In 1931, James Truslow Adams, a popular historian, coined the phrase “American dream” in his book “The Epic of America.” He defined America’s dream as a better, richer and happier life for all our citizens.
For Americans with disabilities, however, achieving this dream is nearly impossible. According to the American Association of People with Disabilities, 78 percent of people with disabilities remain unemployed.
Title I of the Americans with Disabilities Act and the Vocational Rehabilitation program exists to guarantee equal access to employment for equally qualified individuals. However, the programs do not address the attitude of many employers.
“The major drawback in almost every employment-related program is that the focus is not placed on educating the employers,” said Jim Whalen, executive director of the Adaptables, a Center for Independent Living in Winston-Salem. “In today’s era of technology and workplace variety, it is truly employer and co-worker attitudes that create the ‘real’ barriers.”
In addition to workplace inadequacies, the government’s position on disabilities is also out of date.
As a Social Security Income recipient, I know the program is designed to help support people with disabilities in times when they cannot work. But in reality, people can only qualify for SSI if they are impoverished.
For instance, when I get a job, I lose all my government support, including access to health care. These are disincentives to work. I am not alone in this difficult situation. Most people with disabilities share this experience.
The New York Times reported the example of Mr. Crelia, an SSI recipient who wants to work. A recipient of $506 monthly from the SSI program, he is allowed to earn $85 through work, while also receiving some assistance toward his rent and food expenses. If he surpasses the $85, his check is reduced by $1 for every $2 he earns.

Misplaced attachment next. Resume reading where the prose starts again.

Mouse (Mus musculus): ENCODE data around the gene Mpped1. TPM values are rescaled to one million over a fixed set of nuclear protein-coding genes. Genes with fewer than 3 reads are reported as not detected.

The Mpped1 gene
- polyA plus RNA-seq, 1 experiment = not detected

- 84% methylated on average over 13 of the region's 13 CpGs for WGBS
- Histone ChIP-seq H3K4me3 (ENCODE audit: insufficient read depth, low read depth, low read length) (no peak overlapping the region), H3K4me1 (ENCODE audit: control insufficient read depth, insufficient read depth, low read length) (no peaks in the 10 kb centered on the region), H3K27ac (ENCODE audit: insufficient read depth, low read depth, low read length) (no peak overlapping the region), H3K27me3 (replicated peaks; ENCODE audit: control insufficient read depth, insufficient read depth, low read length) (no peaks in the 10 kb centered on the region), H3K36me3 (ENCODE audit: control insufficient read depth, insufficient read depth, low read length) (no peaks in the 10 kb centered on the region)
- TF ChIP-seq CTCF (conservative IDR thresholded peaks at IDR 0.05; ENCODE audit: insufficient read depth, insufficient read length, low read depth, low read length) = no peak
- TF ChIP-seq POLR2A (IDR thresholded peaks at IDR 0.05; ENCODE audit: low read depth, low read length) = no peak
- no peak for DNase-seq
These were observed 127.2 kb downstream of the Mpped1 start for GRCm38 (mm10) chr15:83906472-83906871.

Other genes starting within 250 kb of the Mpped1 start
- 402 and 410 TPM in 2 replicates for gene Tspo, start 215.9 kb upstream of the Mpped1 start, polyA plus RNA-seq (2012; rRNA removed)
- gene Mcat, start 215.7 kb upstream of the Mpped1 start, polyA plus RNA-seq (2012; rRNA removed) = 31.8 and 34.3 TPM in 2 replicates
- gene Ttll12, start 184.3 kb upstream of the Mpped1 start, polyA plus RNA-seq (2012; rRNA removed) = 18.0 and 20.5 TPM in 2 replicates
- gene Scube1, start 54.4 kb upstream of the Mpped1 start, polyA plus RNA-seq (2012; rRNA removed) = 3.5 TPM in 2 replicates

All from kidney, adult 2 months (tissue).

If his income reaches $1,097 a month, he will no longer be eligible for any cash SSI benefits at all. So he must be poor, or he must give up all government support. Mr. Crelia is never permitted to have more than $2,000 in the bank. This restriction places the trappings of a middle-class life — a car, a modest home, a family — far out of reach.
So where is his American dream?
It makes no sense for Americans to continue in this system.
“If you went to an employer and said, ‘We have a group of people who are well trained, often pre-screened, used to working collaboratively as well as showing creativity in getting things done — but you cannot hire any of them,'” Whalen asked, “How do you think employers would react? In short, in a competitive marketplace we cannot afford to discount any resource.”
In many ways, I and many other people with disabilities represent the American dream.
I have been in some form of school since the age of two, improving myself through education. I have won numerous scholarships over the course of my academic career. I have earned a chance to have a job and be a productive member of American society.
However, the current system prevents me from working and having a savings account, things non-disabled people do not have second thoughts about. These two things are essential elements of achieving the American dream.
And everyone deserves the same chance to achieve the American dream.
- Posted by Bryan Dooley
- On February 14, 2016
- 0 Comments